TS: The team involved are not immediately associated with musical theatre. Has it been something you’ve all wanted to have a go at?
KO: YES. Personally, I always love to work with music, especially live music. Musicians have surrounded me all my life and I love how musicians work. It’s so attractive to me. Good use of music and sound can transform a work in my eyes. I also love playing with the form of a song as a way to communicate something deeper and unsaid in a piece. And Elephents is about what is unsaid.
TS: It’s the first full-length show from The Last Great Hunt, and there is a lot of interest in the new company. How are you handling the weight of expectation?
KO: I’m just really excited that there is a buzz about the show and us. In any creative process you never know if you are going to succeed or fail. So I try not to worry about the expectation. Another key aspect of TLGH is to be risk taking in the work we make and to push ourselves. Sometimes this might not come off. But I believe it’s vital to take these risks to make engaging, challenging and entertaining work.
I can’t wait to hear what people have to say.
TS: What’s up next for the company?
The company is currently working on Falling Through Clouds which was funded through the Theatre Works grant from DCA. That show will be on at PICA at the end of September. We’re also developing a new play trilogy about female heroism for production in 2015.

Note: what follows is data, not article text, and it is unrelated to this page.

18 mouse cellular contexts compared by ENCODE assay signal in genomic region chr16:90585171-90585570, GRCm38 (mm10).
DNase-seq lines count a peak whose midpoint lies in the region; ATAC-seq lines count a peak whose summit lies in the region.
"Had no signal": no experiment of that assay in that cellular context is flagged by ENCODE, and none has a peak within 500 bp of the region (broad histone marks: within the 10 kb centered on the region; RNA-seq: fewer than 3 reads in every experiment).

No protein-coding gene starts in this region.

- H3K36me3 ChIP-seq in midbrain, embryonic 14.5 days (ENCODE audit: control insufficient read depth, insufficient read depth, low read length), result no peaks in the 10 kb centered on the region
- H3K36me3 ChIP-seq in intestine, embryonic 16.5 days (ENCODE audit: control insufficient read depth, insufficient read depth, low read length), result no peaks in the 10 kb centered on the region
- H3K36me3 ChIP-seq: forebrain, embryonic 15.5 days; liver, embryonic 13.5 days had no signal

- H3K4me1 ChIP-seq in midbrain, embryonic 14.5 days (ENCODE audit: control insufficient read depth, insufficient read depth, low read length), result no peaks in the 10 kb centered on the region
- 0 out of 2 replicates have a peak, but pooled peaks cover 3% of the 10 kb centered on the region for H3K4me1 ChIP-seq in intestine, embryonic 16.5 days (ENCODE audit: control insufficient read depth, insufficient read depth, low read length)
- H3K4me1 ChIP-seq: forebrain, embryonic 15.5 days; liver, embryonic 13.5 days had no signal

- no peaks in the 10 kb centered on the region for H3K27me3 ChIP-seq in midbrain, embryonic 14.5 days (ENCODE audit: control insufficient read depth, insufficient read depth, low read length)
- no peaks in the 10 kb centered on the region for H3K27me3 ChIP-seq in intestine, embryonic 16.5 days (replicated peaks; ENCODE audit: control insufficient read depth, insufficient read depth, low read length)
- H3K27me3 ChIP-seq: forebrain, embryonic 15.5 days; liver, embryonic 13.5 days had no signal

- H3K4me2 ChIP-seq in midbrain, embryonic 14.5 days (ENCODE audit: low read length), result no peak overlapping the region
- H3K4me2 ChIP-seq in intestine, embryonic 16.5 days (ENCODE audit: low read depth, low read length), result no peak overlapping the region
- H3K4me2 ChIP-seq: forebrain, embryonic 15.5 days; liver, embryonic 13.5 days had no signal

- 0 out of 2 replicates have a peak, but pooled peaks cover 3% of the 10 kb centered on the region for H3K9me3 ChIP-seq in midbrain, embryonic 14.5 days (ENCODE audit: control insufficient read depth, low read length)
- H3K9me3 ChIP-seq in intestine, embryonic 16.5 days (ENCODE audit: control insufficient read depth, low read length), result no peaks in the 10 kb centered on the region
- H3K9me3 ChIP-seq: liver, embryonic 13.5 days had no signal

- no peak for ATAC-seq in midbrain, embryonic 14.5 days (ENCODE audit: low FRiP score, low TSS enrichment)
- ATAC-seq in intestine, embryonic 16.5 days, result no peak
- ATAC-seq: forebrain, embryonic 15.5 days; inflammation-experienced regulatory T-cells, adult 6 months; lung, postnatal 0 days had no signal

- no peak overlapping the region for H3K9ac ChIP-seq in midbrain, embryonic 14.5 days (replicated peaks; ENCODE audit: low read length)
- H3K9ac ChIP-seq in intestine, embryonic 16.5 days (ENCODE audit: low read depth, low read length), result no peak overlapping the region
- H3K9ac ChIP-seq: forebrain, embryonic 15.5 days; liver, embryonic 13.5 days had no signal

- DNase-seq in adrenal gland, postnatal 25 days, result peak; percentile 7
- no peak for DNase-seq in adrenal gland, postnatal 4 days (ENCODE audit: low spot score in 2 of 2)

We’re also working on touring opportunities for a back catalogue (Minnie and Mona Play Dead, Alvin, A History of Drinking). We have a past body of work that we still really want to get out there.
Elephents runs 29 April – 18 May at The Blue Room Theatre. For tickets and info, click here. For more on The Last Great hunt, click here.
Are 20-somethings so self-consumed they are unable to truly connect with one another? This question is posed in One Night Echo, the latest work by Perth’s theatre dream team The Duck House. The show takes a modern look at the Greek mythological stories of Narcissus and Echo and takes place at a house party at 3am. I caught up with Kat Osborne, Director of the work to find out more…
Words: Kathryn Osborne (KO) and Sarah Rowbottam (SR)
SR. What is the story behind creating One Night Echo? KO. One Night Echo is inspired by the intertwining myths of Narcissus, Echo, Pan, Selene and Endymion. We took the characters in these stories to create a new work that explores contemporary narcissism. The show is set at a backyard 20-something birthday party and through the course of the piece, we see that each character has their own set of self absorbed desires that get in the way of forming any true connection with each other. I wanted to collaborate with composer Elliott Hughes on a work and in 2009 we started talking about this idea for this piece. It’s changed a lot since our initial idea and I think what we’ve ended up with is a new work as opposed to an adaptation of the myths; which is the goal. It’s moved into the contemporary quite strongly, but the presence of the live music keeps it rooted in the surreal. I think, at this point in time anyway, that’s a key feature of the type of work I direct.